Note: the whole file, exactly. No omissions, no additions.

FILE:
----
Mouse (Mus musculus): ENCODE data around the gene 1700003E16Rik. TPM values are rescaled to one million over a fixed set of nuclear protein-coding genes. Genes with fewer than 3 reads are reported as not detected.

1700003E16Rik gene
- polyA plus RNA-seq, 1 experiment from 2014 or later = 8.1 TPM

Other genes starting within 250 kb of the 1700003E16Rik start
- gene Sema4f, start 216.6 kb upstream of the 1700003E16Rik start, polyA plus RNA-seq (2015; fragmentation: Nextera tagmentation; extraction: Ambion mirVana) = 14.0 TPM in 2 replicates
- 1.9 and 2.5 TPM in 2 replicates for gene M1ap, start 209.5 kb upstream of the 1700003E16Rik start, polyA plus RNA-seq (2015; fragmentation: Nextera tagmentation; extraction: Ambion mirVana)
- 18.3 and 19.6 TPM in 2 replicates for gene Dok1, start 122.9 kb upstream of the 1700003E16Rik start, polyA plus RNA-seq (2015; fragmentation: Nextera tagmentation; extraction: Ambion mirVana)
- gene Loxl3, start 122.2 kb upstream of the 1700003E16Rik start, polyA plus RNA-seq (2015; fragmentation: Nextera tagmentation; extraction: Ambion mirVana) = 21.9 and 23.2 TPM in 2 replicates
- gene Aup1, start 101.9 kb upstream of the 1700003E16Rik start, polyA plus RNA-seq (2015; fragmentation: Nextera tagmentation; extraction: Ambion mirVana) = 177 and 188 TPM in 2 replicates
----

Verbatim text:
Mouse (Mus musculus): ENCODE data around the gene 1700003E16Rik. TPM values are rescaled to one million over a fixed set of nuclear protein-coding genes. Genes with fewer than 3 reads are reported as not detected.

1700003E16Rik gene
- polyA plus RNA-seq, 1 experiment from 2014 or later = 8.1 TPM

Other genes starting within 250 kb of the 1700003E16Rik start
- gene Sema4f, start 216.6 kb upstream of the 1700003E16Rik start, polyA plus RNA-seq (2015; fragmentation: Nextera tagmentation; extraction: Ambion mirVana) = 14.0 TPM in 2 replicates
- 1.9 and 2.5 TPM in 2 replicates for gene M1ap, start 209.5 kb upstream of the 1700003E16Rik start, polyA plus RNA-seq (2015; fragmentation: Nextera tagmentation; extraction: Ambion mirVana)
- 18.3 and 19.6 TPM in 2 replicates for gene Dok1, start 122.9 kb upstream of the 1700003E16Rik start, polyA plus RNA-seq (2015; fragmentation: Nextera tagmentation; extraction: Ambion mirVana)
- gene Loxl3, start 122.2 kb upstream of the 1700003E16Rik start, polyA plus RNA-seq (2015; fragmentation: Nextera tagmentation; extraction: Ambion mirVana) = 21.9 and 23.2 TPM in 2 replicates
- gene Aup1, start 101.9 kb upstream of the 1700003E16Rik start, polyA plus RNA-seq (2015; fragmentation: Nextera tagmentation; extraction: Ambion mirVana) = 177 and 188 TPM in 2 replicates